advertisement
Home » Blogs » Of Two Minds » Social Interaction is Ridiculous

Social Interaction is Ridiculous

people-apple-iphone-writingI’ve long been extolling my thoughts on how ridiculous I find the rules of social interaction and no matter how hard I try I can‘t stop thinking about it. I guess it’s because I face it every day of my life and I’ve had no choice but to learn and master the rules so that I make myself known as a confident stable human being.

It’s so ridiculous though, so completely absurd. Take for instance eye contact, if you make too much, that can mean something and if you don’t make enough that can also mean something. You have to find the prefect balance and it’s only after years of practicing that I finally feel like I’m ok at it. I still mess up sometimes which makes me wonder what the other person thinks of me and then makes me guilty for doing it wrong, as if there’s a correct way of doing it.

I don’t know, I just feel like after years of living with schizophrenia I’ve had to relearn all these social cues. I don’t know what caused me to forget them other than the intense emotional weight of being told that you’re crazy, the point is though, that I’ve spent years trying to master social interaction in an attempt to be perceived as normal as humanly possible and it’s only led me to glaring conclusion that there is no normal.

I only say this because I’m in constant awe of how people conduct themselves when their social interaction isn’t perfect. It reinforces in me the fact that it’s all a ridiculous game that I’m playing and the fact that I don’t have to be perfect.

I’d be lying if I said I haven’t been hard on myself about all this stuff, probably much harder than I need to be and I don’t know why.

The simple fact of the matter that I’ve been to be inherently true is that the practice of social interaction comes most naturally, most easily when you relax.

For years I was so tense that I wasn’t doing it right and then something clicked in my head and I realized that I didn’t have to be perfect.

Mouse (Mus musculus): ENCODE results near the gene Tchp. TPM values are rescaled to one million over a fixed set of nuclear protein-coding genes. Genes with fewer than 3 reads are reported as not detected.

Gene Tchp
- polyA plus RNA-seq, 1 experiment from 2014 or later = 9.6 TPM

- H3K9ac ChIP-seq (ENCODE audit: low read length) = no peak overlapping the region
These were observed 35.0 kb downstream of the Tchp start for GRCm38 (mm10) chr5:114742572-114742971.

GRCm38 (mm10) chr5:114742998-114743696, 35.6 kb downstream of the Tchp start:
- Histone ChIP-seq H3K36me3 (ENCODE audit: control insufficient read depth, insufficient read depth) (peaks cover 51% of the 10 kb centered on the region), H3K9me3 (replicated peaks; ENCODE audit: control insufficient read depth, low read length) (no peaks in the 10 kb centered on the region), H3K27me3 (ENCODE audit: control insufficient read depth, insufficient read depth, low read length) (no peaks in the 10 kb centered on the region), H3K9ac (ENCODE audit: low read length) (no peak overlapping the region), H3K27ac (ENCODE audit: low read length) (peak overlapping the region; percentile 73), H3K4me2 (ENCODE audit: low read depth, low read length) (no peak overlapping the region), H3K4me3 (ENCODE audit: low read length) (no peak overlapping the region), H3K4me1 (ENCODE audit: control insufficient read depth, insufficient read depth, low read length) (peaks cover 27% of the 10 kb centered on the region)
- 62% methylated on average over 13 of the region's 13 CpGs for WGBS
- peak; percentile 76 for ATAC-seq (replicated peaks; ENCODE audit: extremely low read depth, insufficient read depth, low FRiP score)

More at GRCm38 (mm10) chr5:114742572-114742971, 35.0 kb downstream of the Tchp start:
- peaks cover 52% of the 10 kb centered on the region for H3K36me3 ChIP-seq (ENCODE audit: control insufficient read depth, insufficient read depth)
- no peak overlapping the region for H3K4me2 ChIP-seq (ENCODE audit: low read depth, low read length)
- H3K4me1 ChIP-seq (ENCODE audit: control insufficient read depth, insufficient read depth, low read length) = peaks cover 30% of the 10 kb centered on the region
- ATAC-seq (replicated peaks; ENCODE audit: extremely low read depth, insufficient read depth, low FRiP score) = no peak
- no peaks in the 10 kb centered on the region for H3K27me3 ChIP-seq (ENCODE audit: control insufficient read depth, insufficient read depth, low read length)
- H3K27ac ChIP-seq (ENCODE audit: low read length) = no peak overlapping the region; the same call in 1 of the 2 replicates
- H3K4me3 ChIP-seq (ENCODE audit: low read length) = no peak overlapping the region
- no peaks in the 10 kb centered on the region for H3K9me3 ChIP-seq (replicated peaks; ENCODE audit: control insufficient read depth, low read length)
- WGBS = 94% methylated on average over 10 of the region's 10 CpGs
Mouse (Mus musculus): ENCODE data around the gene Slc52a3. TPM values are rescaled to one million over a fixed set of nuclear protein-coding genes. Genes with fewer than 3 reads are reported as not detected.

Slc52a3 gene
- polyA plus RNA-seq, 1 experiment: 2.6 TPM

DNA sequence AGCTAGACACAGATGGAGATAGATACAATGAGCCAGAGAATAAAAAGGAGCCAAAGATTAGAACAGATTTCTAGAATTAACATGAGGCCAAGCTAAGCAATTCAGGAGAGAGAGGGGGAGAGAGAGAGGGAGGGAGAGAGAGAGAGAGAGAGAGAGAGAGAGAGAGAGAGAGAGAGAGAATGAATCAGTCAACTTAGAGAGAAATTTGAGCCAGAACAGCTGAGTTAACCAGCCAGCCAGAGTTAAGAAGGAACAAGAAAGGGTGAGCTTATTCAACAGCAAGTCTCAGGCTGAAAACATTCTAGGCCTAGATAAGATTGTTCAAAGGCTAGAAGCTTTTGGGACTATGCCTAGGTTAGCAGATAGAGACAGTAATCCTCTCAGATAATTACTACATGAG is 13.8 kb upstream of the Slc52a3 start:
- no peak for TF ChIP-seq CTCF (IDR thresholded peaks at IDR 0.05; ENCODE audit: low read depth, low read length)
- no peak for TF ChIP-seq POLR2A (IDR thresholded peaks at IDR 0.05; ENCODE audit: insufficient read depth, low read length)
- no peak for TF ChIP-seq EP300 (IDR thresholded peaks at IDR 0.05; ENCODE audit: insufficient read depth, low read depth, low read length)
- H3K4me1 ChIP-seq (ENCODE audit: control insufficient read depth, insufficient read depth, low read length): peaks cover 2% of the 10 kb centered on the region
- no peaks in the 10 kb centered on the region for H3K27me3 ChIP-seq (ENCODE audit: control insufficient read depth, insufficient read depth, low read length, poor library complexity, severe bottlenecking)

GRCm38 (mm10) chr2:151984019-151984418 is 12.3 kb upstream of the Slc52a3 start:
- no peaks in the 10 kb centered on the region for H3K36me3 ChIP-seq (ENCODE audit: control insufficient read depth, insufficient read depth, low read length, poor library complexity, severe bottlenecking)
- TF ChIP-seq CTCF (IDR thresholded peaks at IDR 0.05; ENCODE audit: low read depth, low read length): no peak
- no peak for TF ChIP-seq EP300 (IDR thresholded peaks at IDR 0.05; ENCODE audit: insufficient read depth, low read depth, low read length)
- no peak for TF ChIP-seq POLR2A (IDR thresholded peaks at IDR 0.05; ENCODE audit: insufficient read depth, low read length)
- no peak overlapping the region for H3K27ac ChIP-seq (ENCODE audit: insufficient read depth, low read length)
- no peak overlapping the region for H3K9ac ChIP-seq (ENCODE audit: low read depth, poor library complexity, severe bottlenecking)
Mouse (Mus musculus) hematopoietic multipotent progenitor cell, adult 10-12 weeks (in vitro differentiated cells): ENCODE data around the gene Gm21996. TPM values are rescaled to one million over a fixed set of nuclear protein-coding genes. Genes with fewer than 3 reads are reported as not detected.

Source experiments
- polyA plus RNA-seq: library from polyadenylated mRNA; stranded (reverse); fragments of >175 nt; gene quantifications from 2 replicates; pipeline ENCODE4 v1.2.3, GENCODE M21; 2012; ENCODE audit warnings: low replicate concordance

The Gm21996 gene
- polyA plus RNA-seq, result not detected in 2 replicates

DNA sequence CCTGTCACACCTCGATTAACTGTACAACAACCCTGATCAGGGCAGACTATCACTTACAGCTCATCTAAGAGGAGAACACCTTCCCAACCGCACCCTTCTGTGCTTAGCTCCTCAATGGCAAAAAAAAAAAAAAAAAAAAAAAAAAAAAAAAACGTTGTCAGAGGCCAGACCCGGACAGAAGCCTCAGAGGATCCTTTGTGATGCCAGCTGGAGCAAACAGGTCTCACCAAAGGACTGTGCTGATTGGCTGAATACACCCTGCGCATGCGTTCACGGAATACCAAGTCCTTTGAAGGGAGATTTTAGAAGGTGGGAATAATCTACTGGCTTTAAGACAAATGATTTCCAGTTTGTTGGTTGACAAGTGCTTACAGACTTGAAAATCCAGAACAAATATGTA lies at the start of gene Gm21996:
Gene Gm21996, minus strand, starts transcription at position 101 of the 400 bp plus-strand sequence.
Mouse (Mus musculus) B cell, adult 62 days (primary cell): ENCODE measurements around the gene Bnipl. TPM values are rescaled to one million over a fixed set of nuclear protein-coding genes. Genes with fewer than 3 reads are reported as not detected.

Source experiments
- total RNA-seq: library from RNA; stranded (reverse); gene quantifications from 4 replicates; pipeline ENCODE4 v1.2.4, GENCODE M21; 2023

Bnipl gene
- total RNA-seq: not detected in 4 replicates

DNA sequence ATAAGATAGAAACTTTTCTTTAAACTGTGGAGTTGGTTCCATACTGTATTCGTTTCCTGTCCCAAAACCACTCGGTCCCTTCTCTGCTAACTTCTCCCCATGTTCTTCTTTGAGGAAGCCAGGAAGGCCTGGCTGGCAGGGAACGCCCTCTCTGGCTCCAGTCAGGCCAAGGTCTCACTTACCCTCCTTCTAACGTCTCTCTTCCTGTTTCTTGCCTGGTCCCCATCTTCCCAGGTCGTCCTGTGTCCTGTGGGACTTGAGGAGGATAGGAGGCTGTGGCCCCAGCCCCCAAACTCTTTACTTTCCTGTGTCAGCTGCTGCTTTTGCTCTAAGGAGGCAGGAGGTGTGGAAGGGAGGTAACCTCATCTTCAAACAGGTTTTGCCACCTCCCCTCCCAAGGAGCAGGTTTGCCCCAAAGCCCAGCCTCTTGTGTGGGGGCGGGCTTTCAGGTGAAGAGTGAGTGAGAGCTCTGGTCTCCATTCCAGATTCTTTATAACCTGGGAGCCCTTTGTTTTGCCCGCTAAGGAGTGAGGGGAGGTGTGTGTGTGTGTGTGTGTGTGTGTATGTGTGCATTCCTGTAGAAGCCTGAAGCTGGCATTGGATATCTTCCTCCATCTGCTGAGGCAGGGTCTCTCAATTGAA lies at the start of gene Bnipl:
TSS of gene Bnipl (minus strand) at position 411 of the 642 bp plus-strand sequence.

Social interaction is a series of cues followed by a series of actions, of course there are the go-to’s like asking questions and smiling but when it comes to the exactly correct amount of eye contact or body language like where you should put your hands or the way you should walk I had an incredible amount of trouble.

Every little interaction, even those with cashiers or gas station attendants was a practice in social interaction and I got good at it, I’d still curse myself when I didn’t get it right but I was good.

And then I realized that nobody cares anyway.

Even if you do screw up the worst they can think is that you were that weird guy who they’ll probably never see again. I just questioned why I was practicing so hard when it didn’t make any difference.

I even read books on etiquette.

It occurs to me now though, that relaxing and not caring about what other people think is the most surefire way to get good at social interaction and to make people think you’re normal.

If nothing else, just make them smile, it’s not what you said or how you said it, it’s how you made them feel.

Social Interaction is Ridiculous


Michael Hedrick

Michael Hedrick is a writer and photographer who has lived with schizophrenia since he was 20. His work has been featured in Salon, The Week, Scientific American and The New York Times. You can purchase his book 'Connections' here or Follow his blog on Living with Schizophrenia here.


3 comments: View Comments / Leave a Comment

 

 

APA Reference
Hedrick, M. (2016). Social Interaction is Ridiculous. Psych Central. Retrieved on October 21, 2019, from https://blogs.psychcentral.com/two-minds/2016/03/social-interaction-is-ridiculous/

 

Last updated: 5 Mar 2016
Statement of review: Psych Central does not review the content that appears in our blog network (blogs.psychcentral.com) prior to publication. All opinions expressed herein are exclusively those of the author alone, and do not reflect the views of the editorial staff or management of Psych Central. Published on PsychCentral.com. All rights reserved.